Here it is 6:40 p.m. and I am still at the office! The pressure of business was unusually heavy to-day and we were late in finishing up.

Well my future bride [at which juncture you will exclaim, I suppose “Don’t be too sure”] I must (although very regretfully) terminate this short letter. If I could only do so with a kiss and a hug (ad libitum) my joy would be complete. Do hurry up back, for gracious sake.

With ten thousand kisses and as many squeezes, I remain, my dear, precious sweetheart,

Your own loving


P.S. – Give Auntie a kiss for her dear, kind, expressions and well wishes.

(Comments: In his “short” letter, Tom expounds on the developments of their relationship to this point, even chiding Marie for being as “cold and distant” as he is, but pulling back quickly afterward. Unfortunately, I cannot find the postcard from Philadelphia that he refers to. And we are now formally introduced to his brother Harry, who is by far the most interesting individual in this family in my opinion. Tom prefaces the discussion of his brother by coolly stating he took a “flying trip” [the second in a week?] which I would’ve liked to know more about, but no details were offered. Anyway, Harry apparently left home at age 16 [!] in 1911 to perform around the world as a vaudeville-type act. He would return to vaudeville for a time after serving in WWI, was involved in politics in Queens in the 1920’s, but by the 1930’s would relocate to Los Angeles [as “Hal” Styles] and become a well-known radio interviewer and host of his own popular radio [and later TV] show, “Help Thy Neighbor” [see photos and clippings below on Harry/Hal]. Also, I liked Tom’s jokes of catching fish already salted and smoked, and a Bass Ale beer joke! I had no idea it was popular back then. – TC)

Harry Styles, third from left (young boy in back) with family, c1910 (Tom not present)

Yonkers Herald, 12/16 and 12/18/1911, on young Harry Styles coming to perform as “Archie Collins”

Harry Styles – passport photo 1917

Harry (now Hal) Styles, Los Angeles Times, 5/16/1936

Article on Hal Styles and his Help Thy Neighbor program, Los Angeles Times Sunday Magazine, 7/11/1937

Hal Styles with James Roosevelt (FDR’s son) on his Help Thy Neighbor radio show on KHJ, Los Angeles, 3/12/1939 (unfortunately damaged from source)
Hal Styles interviews Orson Welles, Rita Hayworth, Marlene Dietrich on KFWB on 9/7/1943

Bass Ale advertisement, 1914

August 27th, 1914

2 Worcester Square
Boston, Mass.
August 27, 1914.

My loving Tom:

I received your dear letter yesterday morning while still in bed. I see that I have not made myself clear to you in regards to Auntie’s congratulations. Auntie does not know anything that passed between us on that well-remembered Thursday night. She has been teasing me constantly about coming home so late, and weeping on the train. When I opened your eight-page letter on my way to the village she said that there must be something extra ordinary – something that happened that night. She repeated time and time again in German that we must be engaged. After awhile I said, “Perhaps we are.” She was pleased to hear that, and immediately congratulated me and requested me to congratulate you when I would write, which I did.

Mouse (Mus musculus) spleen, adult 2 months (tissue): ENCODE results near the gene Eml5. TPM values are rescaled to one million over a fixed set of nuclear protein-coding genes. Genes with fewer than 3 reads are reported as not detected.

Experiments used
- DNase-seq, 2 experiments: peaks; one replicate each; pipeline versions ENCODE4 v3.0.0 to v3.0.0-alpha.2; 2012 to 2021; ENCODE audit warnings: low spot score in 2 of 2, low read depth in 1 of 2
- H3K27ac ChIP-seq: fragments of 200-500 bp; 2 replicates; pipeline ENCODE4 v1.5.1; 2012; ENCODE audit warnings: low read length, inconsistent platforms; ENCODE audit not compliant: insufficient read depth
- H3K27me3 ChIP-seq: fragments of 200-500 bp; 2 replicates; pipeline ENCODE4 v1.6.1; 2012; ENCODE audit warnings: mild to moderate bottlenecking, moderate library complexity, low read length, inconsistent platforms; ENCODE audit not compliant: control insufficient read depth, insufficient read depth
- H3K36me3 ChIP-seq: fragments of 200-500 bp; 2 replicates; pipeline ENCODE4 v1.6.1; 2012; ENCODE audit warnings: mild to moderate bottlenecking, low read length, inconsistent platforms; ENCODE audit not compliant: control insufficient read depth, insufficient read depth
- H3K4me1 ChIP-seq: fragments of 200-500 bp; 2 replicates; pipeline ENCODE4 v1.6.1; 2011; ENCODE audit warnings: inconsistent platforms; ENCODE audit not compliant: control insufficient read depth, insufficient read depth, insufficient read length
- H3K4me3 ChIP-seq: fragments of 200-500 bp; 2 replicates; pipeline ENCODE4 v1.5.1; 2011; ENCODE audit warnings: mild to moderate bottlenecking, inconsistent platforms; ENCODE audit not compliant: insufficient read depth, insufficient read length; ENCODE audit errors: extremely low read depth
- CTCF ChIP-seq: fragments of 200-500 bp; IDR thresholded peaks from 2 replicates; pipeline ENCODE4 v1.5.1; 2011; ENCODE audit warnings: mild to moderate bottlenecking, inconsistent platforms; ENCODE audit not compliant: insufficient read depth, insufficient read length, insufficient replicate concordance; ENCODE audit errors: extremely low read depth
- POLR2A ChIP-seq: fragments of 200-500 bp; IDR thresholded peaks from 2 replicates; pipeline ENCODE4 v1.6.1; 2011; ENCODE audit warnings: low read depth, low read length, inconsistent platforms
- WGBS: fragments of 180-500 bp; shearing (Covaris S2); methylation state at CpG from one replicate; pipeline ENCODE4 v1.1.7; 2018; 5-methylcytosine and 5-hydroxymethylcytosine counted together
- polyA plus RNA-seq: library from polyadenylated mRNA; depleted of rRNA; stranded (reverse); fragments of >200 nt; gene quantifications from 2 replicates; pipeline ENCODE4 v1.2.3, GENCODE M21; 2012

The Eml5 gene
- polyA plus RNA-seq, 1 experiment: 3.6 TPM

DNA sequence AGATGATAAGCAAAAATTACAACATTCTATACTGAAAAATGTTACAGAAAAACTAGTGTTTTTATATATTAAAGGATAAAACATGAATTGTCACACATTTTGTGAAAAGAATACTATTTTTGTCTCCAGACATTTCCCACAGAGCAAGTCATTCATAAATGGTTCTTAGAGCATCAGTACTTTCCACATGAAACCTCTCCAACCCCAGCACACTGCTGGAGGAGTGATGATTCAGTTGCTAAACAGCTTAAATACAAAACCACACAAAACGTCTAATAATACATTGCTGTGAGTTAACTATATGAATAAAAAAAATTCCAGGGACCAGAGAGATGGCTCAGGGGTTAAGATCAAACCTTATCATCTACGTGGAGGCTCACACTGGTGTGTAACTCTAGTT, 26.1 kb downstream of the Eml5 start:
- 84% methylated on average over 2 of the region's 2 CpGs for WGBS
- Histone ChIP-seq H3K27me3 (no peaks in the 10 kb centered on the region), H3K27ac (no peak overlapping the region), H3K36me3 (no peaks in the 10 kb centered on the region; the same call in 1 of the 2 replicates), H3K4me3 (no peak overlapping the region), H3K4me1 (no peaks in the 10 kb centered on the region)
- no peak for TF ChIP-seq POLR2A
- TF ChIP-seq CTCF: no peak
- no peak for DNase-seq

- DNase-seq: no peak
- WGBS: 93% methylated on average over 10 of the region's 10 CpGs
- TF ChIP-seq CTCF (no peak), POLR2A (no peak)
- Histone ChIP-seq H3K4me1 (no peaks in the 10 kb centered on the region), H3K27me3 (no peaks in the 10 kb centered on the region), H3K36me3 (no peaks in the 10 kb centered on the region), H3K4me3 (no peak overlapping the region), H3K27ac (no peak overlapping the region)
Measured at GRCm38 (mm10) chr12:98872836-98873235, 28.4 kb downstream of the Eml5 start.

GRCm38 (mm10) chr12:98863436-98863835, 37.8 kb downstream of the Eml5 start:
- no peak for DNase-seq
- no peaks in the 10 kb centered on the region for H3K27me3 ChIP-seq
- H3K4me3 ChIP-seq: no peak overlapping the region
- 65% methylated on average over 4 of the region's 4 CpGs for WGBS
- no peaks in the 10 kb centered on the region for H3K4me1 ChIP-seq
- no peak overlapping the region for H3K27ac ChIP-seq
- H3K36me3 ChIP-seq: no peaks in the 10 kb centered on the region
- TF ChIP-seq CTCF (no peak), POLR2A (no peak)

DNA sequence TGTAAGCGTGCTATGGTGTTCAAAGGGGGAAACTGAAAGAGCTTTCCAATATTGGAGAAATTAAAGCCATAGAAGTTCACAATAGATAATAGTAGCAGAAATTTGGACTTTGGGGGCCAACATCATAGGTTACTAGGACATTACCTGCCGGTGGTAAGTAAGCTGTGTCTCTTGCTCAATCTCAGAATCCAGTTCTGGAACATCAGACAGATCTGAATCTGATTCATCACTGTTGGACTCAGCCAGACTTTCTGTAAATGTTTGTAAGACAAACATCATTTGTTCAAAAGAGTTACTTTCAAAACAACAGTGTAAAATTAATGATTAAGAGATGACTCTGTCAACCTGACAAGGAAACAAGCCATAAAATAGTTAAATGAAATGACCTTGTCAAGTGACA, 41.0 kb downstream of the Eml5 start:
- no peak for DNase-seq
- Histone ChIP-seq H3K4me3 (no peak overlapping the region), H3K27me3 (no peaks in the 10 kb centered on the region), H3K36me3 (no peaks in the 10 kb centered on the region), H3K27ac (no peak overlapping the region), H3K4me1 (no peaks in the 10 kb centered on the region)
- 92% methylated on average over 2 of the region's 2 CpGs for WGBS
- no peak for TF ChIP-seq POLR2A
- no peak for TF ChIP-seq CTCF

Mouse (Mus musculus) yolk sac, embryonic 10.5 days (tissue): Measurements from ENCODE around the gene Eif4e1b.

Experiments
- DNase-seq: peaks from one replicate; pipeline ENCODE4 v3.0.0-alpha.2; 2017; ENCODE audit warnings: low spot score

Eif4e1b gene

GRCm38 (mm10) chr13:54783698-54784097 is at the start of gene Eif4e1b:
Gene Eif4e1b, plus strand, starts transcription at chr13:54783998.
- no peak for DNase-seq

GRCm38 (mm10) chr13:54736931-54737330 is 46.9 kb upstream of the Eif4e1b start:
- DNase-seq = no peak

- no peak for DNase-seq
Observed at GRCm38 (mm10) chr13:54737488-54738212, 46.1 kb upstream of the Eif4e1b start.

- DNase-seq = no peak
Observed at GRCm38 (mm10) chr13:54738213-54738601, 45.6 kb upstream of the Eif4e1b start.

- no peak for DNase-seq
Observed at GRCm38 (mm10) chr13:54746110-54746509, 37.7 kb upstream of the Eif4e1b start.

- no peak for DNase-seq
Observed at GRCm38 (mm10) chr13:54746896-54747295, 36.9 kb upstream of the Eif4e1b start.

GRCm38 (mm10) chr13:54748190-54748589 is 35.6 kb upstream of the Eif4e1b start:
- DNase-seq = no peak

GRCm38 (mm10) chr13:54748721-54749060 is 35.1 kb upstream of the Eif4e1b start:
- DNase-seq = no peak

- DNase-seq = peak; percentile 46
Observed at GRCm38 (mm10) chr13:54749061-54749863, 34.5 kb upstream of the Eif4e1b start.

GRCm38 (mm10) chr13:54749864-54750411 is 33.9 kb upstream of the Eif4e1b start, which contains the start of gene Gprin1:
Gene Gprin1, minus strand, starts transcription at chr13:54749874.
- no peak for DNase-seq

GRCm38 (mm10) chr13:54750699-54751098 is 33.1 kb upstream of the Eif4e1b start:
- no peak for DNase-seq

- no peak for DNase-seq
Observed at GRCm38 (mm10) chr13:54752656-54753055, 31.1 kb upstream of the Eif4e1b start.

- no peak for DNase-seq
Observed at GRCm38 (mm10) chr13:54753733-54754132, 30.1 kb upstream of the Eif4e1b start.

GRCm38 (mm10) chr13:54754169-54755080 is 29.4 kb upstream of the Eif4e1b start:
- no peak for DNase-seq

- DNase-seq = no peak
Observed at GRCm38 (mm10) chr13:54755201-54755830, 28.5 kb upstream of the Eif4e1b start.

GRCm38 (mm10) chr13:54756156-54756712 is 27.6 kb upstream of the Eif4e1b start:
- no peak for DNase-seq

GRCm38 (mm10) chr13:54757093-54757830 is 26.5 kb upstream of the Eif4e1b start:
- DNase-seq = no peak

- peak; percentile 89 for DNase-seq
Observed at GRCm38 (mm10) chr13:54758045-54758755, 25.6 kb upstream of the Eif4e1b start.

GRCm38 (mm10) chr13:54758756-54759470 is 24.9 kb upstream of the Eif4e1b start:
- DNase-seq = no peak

There is one thing I am determined to ask you, i.e. please do not repeat again that you were turned down by me, for you were really not. I know that I didn’t give you a decided answer there and then, but it was understood that I was to learn some-thing, having you as my teacher. What a wonderful teacher – with one lesson, I learned it! I am anxious to know the missing link in our chain of love, for I cannot see it. I must be very stupid, “a dumm-Kopf”, in this line of business.

Mrs. Lander’s property was for sale a month ago; I don’t know whether she has sold it yet or not.

Our trip to Boston is nearing its end; we have to go home this afternoon. To-morrow morning we are all going to Hayward’s Lake on our annual fishing party.

You write to me not to rush back to L.I. on your account, but for whose sake would I go? I am sure there is no one else that would make me go.

I am glad to hear that your trip in the Auto was an enjoyable one. It’s too bad Boston is so far from N.Y., otherwise we could have seen each other while on my visit here.

Please give my best regards to your family. Best regards from Auntie; and with loads of love and kisses, I am

Your own loving


(Comments: Marie explains the details to her Auntie regarding the engagement, and insists to Tom that she never did turn him down. And the phrase that Marie heard over and over again in German from Auntie may have been “Sie müssen verlobt sein” [“you must be engaged”]. We likely all know what “dummkopf” means [direct translation is “fool”]! Also, this is the first I’ve heard of annual fishing parties at Hayward’s Lake [Lake Hayward today], which is just south of Colchester, CT; unfortunately, I have yet to find any photos of this. And, when does the War enter their lives? Not even a mention in the early months. Lastly, I’ll leave you with one more photo below of Marie in Boston in 1914. – TC)

Marie Chabaud, age 19, Boston, MA, August 1914